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In Praise of Lima


I believe I have set a world record for longest voluntary stay in Lima, Peru (middleweight division): 5 days. Lima is universally regarded as a horrible city, a dreaded, inevitable transit point where the goal is to try to get in and out in the same day. To be sure, Lima inspires no poetry. ("Lima, O Lima, I prithee, Cast your foggy fumes o'er me"), but it is fun. Travelers seem paranoid about the crime, which is nothing to ignore, but compared to big Western cities it is overstated. Machu Picchu, Cuzco and Lake Titicaca can wait; give some time to Lima and you will be rewarded.

A primary reason Lima is unloved is that travelers can't accept that Lima is not as beautiful as the place they just came from, but take notice of things you don't see elsewhere. Marvel at the way pilots can land aircraft in the dense fog where they wouldn't even try in other countries. Marvel at how you will never see the sun through the fog, yet it is neither cold nor windy. Marvel at the armed security guards wearing bulletproof vests in a small, discount clothing store. Marvel at Peruvian radio's breadth of progressive musical styles. Marvel at the gas station outside the hostel that is literally in the middle of the road.

There is plenty to see and do. (However, I wouldn't recommend going to the zoo. The animals are interesting enough, but the hordes of terrible school kids taunting the defenseless animals are too much. If you ever see a well-behaved kid in a zoo, adopt him.)

Lima is often the first place someone begins a South American trip because it's usually the cheapest flight destination, which is odd since Peru has no real international airline. The first experiences you have in a new city put you in the mood to be open to its joys and here, Lima is a challenge. The airport, for instance, can be foreboding. Emerging from immigration into the terminal can be a jolt to the system as you are confronted with a throng of people and then you are at the mercy of a noisy, gigantic, unfamiliar city.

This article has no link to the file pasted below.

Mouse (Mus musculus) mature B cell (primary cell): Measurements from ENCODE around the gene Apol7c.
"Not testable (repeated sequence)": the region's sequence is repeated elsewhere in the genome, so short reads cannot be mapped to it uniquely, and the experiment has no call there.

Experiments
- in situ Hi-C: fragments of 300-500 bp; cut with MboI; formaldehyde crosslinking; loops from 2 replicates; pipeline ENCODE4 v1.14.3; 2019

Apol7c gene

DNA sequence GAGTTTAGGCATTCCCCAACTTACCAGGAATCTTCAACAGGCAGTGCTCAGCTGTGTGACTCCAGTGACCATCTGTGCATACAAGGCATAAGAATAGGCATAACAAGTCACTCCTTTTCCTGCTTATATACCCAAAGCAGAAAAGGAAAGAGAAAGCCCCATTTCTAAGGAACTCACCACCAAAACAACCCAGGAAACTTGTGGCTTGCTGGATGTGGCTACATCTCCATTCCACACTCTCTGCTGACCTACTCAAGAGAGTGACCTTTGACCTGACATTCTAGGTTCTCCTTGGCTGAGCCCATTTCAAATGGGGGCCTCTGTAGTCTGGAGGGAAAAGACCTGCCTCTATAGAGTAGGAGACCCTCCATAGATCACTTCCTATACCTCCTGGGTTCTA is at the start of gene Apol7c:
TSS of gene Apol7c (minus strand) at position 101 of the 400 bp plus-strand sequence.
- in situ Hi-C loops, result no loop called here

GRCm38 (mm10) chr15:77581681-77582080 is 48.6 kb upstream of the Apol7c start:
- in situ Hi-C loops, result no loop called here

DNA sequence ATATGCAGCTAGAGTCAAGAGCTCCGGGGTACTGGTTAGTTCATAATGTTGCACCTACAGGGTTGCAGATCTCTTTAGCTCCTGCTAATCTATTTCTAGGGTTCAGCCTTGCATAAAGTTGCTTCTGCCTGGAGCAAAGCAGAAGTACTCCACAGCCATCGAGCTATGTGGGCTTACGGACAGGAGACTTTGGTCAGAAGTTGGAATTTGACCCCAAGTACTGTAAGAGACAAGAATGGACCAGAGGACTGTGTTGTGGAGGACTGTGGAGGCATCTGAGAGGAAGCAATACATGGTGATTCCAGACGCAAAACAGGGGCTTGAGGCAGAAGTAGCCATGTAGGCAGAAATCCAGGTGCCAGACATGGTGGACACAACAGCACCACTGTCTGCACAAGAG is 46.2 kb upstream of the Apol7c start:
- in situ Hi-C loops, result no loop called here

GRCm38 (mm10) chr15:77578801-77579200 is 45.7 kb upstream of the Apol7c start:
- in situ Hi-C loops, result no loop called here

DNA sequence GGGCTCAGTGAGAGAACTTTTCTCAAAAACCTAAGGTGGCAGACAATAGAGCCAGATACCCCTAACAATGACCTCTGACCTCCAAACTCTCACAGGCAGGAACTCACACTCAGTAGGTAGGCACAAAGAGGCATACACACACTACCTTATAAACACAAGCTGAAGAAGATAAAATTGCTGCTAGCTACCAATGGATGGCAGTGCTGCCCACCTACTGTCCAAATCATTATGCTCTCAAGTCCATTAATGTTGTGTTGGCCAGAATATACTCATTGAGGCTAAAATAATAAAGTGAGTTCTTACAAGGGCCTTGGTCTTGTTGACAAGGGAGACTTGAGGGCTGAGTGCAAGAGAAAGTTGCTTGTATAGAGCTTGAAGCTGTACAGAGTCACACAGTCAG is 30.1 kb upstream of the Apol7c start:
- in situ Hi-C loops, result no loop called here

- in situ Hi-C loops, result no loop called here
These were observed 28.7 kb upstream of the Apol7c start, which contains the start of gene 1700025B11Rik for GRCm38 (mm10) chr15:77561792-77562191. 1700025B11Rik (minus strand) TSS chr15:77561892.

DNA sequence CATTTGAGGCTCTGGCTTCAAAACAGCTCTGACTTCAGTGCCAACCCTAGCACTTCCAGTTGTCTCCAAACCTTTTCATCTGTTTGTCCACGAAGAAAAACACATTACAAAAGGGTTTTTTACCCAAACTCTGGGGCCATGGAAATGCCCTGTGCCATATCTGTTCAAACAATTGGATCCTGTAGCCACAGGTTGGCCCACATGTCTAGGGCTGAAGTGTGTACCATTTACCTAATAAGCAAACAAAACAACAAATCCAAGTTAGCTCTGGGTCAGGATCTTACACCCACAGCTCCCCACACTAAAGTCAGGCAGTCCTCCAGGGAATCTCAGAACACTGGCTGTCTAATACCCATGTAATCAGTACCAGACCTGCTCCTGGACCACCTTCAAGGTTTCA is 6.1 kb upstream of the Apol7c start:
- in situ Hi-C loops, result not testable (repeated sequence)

But here is what you do:
After you get through immigration, literally push your way through the crowd that won't part, ignore the shady, official-looking people who are too eager to assist you, and walk past all the of the people offering taxis, which will be expensive if you get one from the airport parking lot. Walk out of the airport terminal, go to the left, and follow the others who walk along the sidewalk to the street. It's a short walk. Dozens of taxis sit on the street waiting for passengers to come to them. If you are worried about getting ripped off--or worse--by a taxi driver, pick one of the tiny, new Daewoo Tico taxis with a lighted "Taxi" sign on the roof (not much of a precaution, but somewhat safer than the common sticker-on-the-windshield type) and a driver who appears grandfatherly and just looking to eke out an honest living.
Tell him in your confident, been-here-a-million-times Spanish to take you to Bolivar and Brasil (streets) in (the district of) Pueblo Libre. I bargained down to 7 soles (3.5 soles=$1), which is probably not much more than a local would pay. Once you are at the large Santa Isabel supermarket, go about 4 blocks west and one block south to Marfil Guest House (address: Parque Ayacucho 126, tel 261-1206 or 463-3161). Of course, you could take a taxi straight there, but taxi drivers doubtfully would know the tiny Parque Ayacucho. The hostel is in the Lonely Planet book under its old name, Hostal de Las Palomas, I believe. It is the only hostel they mention in Pueblo Libre. The taxi ride is not far from the airport. You could take a colectivo bus, but the system takes some studying to understand. I recommend the colectivo only for the way back to the airport if you are up for it.

Pueblo Libre is just a regular neighborhood, but that is its attraction. This is the Lima you have unwittingly come for. Close by are supermarkets, cinemas, travel agents, outdoor markets and a few museums. The neighborhood is safe, pretty well lit, and central to many other parts of town.

I emailed Cosy at cosycollyor@yahoo.com and she sent a nice map plus made a reservation at the hostel for me that kept changing as my arrival date kept changing. She checks email regularly and can set you up in a room on the roof for $6. The place isn't the easiest to find the first time as there is no sign for the hostel. It is typical of a lot of places in Peru where the fašade is non-descript, but the appearance is deceiving because behind the doors Marfil is very homey and safe.